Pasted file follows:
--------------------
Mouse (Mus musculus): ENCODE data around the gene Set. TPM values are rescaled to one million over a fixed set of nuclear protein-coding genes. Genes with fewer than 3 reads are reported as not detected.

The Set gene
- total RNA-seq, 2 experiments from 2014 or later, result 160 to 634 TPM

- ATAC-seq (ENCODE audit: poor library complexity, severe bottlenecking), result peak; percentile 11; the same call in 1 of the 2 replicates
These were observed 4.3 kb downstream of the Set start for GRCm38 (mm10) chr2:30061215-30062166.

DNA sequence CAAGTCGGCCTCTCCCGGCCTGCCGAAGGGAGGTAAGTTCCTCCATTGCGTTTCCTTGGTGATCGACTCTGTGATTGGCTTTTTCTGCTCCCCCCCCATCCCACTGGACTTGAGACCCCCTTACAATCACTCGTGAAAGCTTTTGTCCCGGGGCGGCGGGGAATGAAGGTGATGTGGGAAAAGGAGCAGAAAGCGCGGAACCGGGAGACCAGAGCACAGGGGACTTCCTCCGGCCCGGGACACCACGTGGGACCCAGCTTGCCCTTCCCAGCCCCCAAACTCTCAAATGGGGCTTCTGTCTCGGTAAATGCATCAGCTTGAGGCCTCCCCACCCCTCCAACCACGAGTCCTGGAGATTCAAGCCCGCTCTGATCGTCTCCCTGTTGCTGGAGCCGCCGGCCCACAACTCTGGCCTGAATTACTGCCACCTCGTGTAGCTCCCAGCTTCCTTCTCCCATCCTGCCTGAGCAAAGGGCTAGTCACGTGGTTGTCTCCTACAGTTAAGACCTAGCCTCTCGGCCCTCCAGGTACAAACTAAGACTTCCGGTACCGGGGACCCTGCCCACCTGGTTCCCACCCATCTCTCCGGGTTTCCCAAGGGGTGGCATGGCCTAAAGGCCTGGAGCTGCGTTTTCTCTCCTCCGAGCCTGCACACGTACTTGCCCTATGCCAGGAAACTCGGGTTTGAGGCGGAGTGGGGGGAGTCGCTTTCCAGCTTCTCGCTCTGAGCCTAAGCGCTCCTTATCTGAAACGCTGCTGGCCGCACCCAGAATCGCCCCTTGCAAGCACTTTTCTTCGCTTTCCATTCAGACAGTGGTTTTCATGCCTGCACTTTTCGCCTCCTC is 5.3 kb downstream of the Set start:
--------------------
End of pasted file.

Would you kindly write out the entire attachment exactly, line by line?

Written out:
Mouse (Mus musculus): ENCODE data around the gene Set. TPM values are rescaled to one million over a fixed set of nuclear protein-coding genes. Genes with fewer than 3 reads are reported as not detected.

The Set gene
- total RNA-seq, 2 experiments from 2014 or later, result 160 to 634 TPM

- ATAC-seq (ENCODE audit: poor library complexity, severe bottlenecking), result peak; percentile 11; the same call in 1 of the 2 replicates
These were observed 4.3 kb downstream of the Set start for GRCm38 (mm10) chr2:30061215-30062166.

DNA sequence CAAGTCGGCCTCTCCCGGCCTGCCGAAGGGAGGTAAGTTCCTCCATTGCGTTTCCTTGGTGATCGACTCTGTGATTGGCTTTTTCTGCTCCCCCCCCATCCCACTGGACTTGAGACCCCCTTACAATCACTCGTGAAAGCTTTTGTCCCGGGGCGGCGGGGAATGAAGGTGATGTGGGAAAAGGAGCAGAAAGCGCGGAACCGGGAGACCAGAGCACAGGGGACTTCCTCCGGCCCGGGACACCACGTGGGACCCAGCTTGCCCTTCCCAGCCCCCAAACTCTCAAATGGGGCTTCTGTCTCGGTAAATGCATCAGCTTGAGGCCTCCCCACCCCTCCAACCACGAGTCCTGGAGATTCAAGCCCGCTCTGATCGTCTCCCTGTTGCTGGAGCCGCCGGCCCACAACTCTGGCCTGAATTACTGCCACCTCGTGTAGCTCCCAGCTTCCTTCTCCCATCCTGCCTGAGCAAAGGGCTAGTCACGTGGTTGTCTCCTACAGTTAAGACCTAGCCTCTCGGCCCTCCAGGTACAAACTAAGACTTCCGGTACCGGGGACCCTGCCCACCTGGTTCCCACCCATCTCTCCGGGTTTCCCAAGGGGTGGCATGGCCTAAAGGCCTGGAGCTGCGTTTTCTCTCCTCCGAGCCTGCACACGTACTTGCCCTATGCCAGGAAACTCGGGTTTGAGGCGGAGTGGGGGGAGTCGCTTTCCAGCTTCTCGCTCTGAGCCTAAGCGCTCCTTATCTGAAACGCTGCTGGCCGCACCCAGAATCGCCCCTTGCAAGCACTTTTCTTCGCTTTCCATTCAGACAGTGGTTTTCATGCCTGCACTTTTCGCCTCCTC is 5.3 kb downstream of the Set start: